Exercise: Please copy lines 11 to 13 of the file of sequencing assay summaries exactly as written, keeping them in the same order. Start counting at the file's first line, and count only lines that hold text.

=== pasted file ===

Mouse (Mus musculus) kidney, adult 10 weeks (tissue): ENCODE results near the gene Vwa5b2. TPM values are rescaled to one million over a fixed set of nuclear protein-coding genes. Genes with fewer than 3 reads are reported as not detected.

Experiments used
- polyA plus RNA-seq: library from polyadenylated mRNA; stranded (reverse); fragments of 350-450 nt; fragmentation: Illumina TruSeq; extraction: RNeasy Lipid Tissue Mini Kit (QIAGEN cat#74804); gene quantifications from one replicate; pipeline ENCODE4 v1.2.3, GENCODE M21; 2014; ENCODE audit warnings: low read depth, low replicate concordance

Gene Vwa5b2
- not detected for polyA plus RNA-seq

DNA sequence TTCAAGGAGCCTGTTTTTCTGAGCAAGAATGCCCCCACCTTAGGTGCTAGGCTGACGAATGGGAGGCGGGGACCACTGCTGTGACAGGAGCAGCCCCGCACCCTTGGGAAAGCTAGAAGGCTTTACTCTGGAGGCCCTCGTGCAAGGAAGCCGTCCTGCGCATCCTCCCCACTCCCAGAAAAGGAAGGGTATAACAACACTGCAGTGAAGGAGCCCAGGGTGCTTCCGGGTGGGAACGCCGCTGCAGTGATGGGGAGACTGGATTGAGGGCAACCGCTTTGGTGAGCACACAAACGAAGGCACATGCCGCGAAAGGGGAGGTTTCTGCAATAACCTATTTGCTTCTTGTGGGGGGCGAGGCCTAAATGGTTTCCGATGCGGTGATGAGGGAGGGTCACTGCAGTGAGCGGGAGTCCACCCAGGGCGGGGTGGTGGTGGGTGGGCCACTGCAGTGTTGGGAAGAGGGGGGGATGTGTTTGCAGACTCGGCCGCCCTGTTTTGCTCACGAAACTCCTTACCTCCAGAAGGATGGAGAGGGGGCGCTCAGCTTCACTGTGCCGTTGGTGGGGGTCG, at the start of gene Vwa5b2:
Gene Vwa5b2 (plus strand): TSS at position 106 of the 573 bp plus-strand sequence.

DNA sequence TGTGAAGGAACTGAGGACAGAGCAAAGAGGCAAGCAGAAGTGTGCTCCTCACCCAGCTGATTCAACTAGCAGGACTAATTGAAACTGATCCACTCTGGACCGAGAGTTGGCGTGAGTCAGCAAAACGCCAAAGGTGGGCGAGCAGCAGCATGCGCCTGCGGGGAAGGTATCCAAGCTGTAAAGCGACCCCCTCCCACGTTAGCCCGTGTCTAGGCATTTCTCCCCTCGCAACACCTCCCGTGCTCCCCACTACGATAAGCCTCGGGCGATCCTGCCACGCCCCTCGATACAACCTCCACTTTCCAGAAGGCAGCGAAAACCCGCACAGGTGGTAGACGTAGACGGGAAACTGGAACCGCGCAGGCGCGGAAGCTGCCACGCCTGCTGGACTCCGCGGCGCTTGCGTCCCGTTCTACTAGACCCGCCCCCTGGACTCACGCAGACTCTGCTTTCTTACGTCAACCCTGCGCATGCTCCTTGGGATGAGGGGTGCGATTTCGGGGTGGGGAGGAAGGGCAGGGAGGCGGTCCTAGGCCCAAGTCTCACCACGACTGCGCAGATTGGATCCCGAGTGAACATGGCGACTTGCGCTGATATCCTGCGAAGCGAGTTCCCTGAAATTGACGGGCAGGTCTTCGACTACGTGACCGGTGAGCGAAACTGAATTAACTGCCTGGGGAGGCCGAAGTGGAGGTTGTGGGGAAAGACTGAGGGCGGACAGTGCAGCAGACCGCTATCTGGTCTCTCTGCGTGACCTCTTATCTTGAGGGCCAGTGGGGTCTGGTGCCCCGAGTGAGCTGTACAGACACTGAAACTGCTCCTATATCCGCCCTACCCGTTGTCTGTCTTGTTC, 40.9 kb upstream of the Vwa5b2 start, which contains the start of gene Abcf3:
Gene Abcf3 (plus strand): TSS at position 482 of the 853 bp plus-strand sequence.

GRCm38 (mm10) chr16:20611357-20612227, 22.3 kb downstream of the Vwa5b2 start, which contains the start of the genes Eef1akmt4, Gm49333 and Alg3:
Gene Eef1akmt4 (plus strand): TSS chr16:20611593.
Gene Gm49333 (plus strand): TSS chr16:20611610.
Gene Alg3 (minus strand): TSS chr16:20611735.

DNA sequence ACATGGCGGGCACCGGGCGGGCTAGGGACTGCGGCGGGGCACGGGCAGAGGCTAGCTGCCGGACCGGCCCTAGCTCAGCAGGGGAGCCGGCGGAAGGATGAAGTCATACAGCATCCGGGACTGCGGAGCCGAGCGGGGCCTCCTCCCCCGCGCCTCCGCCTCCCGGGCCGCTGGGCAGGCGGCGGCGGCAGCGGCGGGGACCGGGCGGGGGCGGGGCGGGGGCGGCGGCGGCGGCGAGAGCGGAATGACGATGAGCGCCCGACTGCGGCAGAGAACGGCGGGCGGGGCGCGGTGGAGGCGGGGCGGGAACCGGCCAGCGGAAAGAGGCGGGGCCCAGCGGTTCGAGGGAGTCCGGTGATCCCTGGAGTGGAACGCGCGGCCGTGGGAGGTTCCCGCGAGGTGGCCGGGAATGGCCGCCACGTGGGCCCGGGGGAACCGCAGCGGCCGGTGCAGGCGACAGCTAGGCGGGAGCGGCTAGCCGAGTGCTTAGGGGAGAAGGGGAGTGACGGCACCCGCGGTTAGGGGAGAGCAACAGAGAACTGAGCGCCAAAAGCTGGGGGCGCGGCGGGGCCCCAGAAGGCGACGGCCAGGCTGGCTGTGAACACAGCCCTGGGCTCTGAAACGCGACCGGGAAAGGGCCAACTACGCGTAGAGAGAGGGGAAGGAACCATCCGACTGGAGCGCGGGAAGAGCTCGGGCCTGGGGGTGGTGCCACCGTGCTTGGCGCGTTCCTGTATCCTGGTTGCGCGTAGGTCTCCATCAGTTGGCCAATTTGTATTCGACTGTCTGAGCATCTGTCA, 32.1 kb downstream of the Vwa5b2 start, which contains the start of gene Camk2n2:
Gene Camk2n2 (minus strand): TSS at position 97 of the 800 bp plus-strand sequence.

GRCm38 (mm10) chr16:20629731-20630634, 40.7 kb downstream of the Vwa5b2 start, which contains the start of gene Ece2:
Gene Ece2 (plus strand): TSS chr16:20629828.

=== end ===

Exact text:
Gene Eef1akmt4 (plus strand): TSS chr16:20611593.
Gene Gm49333 (plus strand): TSS chr16:20611610.
Gene Alg3 (minus strand): TSS chr16:20611735.